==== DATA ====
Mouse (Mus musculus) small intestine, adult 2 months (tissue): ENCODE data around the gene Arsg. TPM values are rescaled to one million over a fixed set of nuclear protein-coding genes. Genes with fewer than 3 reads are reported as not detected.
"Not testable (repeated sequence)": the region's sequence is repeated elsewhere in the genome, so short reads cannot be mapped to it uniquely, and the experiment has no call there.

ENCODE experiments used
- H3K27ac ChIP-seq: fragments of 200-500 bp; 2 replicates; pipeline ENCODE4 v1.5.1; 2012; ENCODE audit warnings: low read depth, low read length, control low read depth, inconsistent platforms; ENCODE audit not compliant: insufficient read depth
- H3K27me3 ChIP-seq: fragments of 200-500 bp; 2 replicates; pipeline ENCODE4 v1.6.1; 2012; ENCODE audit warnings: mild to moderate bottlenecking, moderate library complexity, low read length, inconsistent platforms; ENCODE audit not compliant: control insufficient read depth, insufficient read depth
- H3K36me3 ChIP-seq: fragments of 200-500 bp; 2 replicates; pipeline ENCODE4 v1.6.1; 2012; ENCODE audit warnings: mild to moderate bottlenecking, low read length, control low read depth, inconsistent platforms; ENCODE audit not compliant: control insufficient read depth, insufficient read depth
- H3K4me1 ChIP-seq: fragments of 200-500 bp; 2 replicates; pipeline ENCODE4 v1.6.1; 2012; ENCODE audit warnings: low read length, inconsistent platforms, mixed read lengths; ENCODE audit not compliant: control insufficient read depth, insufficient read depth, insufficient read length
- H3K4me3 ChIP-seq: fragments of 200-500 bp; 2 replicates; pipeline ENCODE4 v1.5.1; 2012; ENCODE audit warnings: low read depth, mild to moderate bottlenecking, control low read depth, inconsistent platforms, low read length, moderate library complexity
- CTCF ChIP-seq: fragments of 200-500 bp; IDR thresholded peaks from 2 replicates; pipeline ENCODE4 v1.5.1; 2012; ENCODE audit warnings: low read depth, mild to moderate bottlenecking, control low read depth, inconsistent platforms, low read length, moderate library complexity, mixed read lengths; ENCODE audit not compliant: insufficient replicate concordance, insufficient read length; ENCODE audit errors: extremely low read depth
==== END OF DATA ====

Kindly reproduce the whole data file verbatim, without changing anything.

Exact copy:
Mouse (Mus musculus) small intestine, adult 2 months (tissue): ENCODE data around the gene Arsg. TPM values are rescaled to one million over a fixed set of nuclear protein-coding genes. Genes with fewer than 3 reads are reported as not detected.
"Not testable (repeated sequence)": the region's sequence is repeated elsewhere in the genome, so short reads cannot be mapped to it uniquely, and the experiment has no call there.

ENCODE experiments used
- H3K27ac ChIP-seq: fragments of 200-500 bp; 2 replicates; pipeline ENCODE4 v1.5.1; 2012; ENCODE audit warnings: low read depth, low read length, control low read depth, inconsistent platforms; ENCODE audit not compliant: insufficient read depth
- H3K27me3 ChIP-seq: fragments of 200-500 bp; 2 replicates; pipeline ENCODE4 v1.6.1; 2012; ENCODE audit warnings: mild to moderate bottlenecking, moderate library complexity, low read length, inconsistent platforms; ENCODE audit not compliant: control insufficient read depth, insufficient read depth
- H3K36me3 ChIP-seq: fragments of 200-500 bp; 2 replicates; pipeline ENCODE4 v1.6.1; 2012; ENCODE audit warnings: mild to moderate bottlenecking, low read length, control low read depth, inconsistent platforms; ENCODE audit not compliant: control insufficient read depth, insufficient read depth
- H3K4me1 ChIP-seq: fragments of 200-500 bp; 2 replicates; pipeline ENCODE4 v1.6.1; 2012; ENCODE audit warnings: low read length, inconsistent platforms, mixed read lengths; ENCODE audit not compliant: control insufficient read depth, insufficient read depth, insufficient read length
- H3K4me3 ChIP-seq: fragments of 200-500 bp; 2 replicates; pipeline ENCODE4 v1.5.1; 2012; ENCODE audit warnings: low read depth, mild to moderate bottlenecking, control low read depth, inconsistent platforms, low read length, moderate library complexity
- CTCF ChIP-seq: fragments of 200-500 bp; IDR thresholded peaks from 2 replicates; pipeline ENCODE4 v1.5.1; 2012; ENCODE audit warnings: low read depth, mild to moderate bottlenecking, control low read depth, inconsistent platforms, low read length, moderate library complexity, mixed read lengths; ENCODE audit not compliant: insufficient replicate concordance, insufficient read length; ENCODE audit errors: extremely low read depth